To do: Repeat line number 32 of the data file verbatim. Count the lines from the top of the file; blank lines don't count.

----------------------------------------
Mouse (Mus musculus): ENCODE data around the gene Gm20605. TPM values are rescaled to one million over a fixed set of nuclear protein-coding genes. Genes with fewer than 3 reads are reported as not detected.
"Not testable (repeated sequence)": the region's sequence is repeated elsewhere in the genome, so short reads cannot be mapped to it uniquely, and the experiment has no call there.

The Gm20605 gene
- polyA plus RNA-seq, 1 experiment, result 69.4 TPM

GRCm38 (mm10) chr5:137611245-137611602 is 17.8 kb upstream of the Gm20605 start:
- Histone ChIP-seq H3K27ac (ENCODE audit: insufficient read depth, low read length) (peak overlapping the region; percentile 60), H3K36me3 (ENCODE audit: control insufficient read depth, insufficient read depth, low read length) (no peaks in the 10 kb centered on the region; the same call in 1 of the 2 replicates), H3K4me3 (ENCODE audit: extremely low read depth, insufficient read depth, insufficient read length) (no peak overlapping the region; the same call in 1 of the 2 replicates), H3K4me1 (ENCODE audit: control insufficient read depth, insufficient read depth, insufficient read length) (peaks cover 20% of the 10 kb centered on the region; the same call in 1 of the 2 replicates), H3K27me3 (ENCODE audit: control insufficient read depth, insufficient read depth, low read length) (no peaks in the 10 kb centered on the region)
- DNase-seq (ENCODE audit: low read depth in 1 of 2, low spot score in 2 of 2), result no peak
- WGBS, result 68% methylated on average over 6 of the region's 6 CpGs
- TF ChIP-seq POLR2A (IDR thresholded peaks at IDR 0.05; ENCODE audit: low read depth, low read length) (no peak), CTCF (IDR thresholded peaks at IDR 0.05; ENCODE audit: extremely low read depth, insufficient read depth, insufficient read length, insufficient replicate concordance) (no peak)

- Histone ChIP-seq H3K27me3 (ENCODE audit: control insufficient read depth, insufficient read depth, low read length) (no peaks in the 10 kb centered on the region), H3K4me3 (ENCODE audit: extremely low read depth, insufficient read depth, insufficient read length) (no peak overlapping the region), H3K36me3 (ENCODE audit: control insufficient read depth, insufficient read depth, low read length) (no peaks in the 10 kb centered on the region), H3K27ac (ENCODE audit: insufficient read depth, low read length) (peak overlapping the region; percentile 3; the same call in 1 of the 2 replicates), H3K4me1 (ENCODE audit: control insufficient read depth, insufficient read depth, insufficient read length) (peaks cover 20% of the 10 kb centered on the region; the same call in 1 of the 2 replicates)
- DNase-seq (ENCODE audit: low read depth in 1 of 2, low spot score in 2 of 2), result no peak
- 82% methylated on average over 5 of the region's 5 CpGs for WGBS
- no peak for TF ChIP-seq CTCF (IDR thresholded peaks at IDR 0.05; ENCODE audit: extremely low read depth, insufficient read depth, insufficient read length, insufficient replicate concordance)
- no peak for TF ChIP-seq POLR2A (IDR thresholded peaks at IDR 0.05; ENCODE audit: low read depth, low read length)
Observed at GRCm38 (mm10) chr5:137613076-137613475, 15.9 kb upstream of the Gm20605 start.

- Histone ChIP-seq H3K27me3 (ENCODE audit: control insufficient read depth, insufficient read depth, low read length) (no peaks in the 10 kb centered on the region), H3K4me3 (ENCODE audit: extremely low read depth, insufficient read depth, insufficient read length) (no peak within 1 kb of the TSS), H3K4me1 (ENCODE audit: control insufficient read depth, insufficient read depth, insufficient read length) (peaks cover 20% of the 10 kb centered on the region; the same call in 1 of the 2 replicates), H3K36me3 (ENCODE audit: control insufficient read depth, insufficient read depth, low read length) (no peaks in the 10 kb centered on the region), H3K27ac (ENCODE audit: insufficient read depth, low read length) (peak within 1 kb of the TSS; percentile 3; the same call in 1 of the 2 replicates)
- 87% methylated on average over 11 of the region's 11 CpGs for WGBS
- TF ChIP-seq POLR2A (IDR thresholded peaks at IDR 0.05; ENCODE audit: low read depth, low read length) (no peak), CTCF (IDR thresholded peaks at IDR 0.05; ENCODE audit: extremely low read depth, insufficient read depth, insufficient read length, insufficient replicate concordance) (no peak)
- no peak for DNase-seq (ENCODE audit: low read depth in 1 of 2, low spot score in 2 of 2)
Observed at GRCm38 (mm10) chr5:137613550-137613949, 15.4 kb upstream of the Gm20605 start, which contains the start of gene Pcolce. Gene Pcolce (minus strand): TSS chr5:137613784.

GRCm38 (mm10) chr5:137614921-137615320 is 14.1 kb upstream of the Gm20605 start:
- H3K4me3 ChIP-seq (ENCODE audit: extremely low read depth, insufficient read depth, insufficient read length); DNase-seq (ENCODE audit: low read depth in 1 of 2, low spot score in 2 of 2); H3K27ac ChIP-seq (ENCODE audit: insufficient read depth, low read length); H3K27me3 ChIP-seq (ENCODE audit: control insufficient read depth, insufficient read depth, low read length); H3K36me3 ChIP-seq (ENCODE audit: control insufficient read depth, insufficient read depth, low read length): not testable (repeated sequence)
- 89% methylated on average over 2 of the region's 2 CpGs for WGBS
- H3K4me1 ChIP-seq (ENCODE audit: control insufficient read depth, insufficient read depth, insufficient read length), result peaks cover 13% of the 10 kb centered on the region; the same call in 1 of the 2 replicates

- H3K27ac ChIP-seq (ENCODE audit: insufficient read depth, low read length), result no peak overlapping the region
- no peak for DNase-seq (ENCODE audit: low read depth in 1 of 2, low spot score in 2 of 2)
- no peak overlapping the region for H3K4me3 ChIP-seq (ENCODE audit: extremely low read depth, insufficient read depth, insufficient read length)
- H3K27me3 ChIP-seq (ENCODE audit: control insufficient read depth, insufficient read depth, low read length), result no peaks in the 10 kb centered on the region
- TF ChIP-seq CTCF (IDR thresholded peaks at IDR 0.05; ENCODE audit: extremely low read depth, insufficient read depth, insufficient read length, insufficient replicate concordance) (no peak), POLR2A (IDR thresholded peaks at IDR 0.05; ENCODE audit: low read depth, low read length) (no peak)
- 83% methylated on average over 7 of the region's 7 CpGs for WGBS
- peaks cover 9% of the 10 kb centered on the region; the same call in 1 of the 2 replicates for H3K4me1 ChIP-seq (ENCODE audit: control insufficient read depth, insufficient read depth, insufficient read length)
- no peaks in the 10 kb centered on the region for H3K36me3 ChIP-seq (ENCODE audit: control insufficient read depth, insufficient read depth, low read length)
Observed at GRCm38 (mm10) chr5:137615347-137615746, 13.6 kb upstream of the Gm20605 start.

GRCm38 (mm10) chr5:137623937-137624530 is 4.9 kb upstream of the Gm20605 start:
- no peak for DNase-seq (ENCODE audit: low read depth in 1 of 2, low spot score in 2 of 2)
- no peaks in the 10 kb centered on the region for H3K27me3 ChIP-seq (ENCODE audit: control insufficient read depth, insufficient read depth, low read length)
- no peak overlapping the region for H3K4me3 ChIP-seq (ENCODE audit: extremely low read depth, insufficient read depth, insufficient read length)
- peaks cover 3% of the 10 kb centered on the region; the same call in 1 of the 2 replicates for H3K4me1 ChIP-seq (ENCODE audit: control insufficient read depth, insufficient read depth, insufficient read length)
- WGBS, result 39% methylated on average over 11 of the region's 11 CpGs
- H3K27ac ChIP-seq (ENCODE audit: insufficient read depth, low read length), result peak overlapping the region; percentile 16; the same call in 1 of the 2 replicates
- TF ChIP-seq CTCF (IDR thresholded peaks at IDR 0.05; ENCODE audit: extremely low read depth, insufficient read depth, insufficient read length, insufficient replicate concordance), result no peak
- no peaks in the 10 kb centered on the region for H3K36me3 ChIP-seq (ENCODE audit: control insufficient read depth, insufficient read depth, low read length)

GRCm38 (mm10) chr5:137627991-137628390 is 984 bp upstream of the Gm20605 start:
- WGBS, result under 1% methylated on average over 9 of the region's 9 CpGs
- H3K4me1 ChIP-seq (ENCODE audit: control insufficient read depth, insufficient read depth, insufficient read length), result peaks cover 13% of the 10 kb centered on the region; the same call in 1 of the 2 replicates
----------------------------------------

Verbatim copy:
- no peaks in the 10 kb centered on the region for H3K36me3 ChIP-seq (ENCODE audit: control insufficient read depth, insufficient read depth, low read length)